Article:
Stolen (short story)

Every memory bares embellishment no matter the method of extraction. Being a man of few exceptions my method of inebriation is fraught with discrepancies and absences for which I can offer no amends. Time rarely observes chronology when reversed and I write to you only in the order of recollection.

My 8th birthday was more presentation than event. A bit of posturing for my mother’s sake as she had so little else besides. The children from my class were all invited but it was not for my company that they came. My father was well-respected, a privilege he enjoyed not for his temperament but for the extrinsic nature of his success. He was an unpleasant man behind closed doors but faced with an audience I found him intolerable. I knew the jest of his portrayal, the contempt buried underneath his ribs. I even understood to some degree his false participation, I was accustomed to it but I did not care for either version and feared them both in equal measure.

My social ineptitude would be considered a betrayal. I would not be punished publicly but at the conclusion of any such event I could expect a meticulous verbal thrashing. The children did not play with me and acknowledged me only as a repository for gifts they did not assemble. I did not long for their company audibly but there must have existed within my being some comparison that recognized within my solitude an indisputable yearning. I was content to speculate at their games and the conversations of those adults which had not yet garnered my confidence but all the while I was alone.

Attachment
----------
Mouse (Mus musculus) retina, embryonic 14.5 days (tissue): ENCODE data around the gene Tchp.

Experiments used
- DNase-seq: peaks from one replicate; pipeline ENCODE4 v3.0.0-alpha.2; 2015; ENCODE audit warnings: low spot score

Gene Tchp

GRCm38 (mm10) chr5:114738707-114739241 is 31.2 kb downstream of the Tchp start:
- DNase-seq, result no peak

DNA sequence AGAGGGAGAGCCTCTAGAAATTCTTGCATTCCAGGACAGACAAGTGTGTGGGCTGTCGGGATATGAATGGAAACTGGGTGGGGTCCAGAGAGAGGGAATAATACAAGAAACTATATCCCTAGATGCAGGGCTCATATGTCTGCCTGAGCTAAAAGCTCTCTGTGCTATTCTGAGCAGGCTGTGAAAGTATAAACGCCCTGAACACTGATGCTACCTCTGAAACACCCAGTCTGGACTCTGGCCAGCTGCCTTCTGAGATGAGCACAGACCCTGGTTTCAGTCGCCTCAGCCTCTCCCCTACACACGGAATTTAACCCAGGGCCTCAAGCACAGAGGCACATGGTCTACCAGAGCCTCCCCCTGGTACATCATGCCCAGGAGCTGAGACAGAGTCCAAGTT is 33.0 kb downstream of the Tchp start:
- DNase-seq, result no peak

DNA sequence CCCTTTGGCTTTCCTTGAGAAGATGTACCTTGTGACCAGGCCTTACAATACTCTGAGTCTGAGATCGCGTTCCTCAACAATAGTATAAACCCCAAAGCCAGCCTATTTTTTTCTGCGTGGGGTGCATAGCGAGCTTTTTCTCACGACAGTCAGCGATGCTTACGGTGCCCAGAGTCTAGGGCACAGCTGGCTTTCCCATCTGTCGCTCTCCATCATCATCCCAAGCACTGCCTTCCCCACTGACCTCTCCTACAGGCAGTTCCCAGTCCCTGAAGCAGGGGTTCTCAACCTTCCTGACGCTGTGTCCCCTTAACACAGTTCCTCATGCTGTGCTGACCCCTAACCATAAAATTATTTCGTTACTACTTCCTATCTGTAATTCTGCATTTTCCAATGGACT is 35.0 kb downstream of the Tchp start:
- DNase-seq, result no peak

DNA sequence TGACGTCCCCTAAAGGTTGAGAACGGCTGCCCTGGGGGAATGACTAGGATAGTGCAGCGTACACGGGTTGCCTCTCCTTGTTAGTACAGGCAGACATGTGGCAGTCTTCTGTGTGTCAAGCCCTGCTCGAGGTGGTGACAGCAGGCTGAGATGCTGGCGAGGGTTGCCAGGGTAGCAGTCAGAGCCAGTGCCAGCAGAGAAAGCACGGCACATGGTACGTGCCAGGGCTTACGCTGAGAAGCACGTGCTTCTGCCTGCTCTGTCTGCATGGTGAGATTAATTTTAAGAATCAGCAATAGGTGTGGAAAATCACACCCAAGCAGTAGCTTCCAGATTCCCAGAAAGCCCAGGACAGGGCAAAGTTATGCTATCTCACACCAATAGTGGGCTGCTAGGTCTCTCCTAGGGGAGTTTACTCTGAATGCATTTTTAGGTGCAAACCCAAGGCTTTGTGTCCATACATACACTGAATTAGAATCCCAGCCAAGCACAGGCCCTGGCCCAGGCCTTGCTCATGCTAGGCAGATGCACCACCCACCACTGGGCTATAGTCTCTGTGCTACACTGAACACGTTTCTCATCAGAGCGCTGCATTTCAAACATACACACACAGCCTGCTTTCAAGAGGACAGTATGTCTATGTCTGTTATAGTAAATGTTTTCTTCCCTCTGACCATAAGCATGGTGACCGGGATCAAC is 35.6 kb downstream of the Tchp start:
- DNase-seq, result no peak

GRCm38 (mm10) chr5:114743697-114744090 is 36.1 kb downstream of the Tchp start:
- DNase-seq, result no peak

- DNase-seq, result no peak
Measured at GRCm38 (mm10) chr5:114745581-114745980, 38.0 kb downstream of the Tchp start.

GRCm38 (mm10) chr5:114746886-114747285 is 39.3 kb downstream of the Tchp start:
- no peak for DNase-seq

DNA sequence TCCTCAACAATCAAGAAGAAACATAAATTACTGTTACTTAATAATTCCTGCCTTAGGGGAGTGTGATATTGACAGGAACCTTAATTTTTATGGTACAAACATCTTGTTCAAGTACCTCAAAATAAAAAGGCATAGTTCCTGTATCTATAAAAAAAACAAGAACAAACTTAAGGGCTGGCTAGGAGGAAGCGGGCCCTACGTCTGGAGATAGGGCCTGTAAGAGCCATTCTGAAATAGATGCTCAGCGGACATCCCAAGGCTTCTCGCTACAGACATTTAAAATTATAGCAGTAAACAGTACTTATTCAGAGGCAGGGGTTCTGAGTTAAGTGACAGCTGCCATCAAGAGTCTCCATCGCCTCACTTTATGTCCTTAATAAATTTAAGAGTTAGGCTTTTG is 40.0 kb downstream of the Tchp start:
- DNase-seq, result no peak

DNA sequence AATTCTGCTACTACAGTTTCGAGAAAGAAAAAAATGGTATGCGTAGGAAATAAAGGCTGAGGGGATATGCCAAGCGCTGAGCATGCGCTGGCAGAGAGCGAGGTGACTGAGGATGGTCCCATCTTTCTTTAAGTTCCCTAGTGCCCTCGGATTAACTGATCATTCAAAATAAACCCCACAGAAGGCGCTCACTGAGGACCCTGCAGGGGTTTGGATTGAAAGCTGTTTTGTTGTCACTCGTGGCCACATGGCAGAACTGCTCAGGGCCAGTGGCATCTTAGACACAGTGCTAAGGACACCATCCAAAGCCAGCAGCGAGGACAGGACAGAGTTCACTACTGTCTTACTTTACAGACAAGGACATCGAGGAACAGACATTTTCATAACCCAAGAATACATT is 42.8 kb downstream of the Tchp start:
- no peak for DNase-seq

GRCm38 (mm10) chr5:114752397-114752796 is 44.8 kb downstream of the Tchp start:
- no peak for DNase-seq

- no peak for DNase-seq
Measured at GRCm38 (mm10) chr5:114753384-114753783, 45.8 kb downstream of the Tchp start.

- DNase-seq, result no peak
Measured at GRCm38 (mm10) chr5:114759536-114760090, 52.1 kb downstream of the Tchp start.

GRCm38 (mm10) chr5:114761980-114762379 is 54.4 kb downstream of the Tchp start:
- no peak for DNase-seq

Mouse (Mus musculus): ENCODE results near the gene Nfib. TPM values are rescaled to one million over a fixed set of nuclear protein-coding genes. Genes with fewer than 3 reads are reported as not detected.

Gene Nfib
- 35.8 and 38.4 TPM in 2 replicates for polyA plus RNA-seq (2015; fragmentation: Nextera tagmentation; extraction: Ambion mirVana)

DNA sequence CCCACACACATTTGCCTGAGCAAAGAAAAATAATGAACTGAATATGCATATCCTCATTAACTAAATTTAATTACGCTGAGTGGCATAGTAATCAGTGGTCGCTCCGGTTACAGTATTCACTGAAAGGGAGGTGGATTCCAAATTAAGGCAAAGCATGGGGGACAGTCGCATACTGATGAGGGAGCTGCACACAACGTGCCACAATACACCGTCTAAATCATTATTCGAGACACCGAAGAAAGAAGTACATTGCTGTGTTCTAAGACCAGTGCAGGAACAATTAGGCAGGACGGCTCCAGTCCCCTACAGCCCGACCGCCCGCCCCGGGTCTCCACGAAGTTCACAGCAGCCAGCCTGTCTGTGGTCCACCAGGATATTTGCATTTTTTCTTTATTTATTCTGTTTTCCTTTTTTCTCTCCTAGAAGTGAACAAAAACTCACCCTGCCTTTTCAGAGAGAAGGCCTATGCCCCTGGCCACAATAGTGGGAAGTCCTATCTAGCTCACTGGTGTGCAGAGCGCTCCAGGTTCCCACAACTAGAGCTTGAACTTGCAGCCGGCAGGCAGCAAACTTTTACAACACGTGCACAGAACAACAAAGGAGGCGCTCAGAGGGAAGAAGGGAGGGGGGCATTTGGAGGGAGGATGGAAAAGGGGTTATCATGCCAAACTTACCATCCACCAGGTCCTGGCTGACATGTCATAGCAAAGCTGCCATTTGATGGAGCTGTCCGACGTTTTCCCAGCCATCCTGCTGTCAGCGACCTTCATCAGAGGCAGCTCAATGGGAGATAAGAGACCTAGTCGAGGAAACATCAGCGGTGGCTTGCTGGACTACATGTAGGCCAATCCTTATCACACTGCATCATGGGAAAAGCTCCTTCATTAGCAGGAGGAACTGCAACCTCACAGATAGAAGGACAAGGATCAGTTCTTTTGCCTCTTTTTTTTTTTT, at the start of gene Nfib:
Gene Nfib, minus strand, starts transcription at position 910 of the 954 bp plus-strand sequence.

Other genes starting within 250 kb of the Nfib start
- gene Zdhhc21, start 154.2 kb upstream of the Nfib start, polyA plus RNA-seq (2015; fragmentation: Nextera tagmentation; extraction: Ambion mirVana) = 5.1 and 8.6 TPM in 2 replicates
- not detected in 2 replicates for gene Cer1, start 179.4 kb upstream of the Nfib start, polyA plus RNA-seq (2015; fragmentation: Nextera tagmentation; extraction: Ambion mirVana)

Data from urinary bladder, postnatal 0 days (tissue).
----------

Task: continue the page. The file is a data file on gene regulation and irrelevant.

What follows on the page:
I do not know when I retreated to the library but it was not conscious insubordination as so little of what I did at that age was premeditated. To be the guest of honor in a room full strangers was a loneliness more imposing to me than my own volitional exile. I took a leather-bound volume at random. I had my own books but I had read them all and worn them bare in repetition. The library was locked, save for when we had company, and this had been my only occasion to enter for several months. During parties I often came in secret but to come here for my own party, where my attendance was mandatory, went beyond risk. Taking a seat I opened the book in the middle expecting to find only words as my father did not care for fanciful things but instead a nook within which nested a heavy brass key. I placed the key in my trouser pocket and closed the book returning it hastily to the shelf lest I be discovered. I did not even give pause to examine it as the sound of footsteps set me blindly into motion.


Theoretically this should continue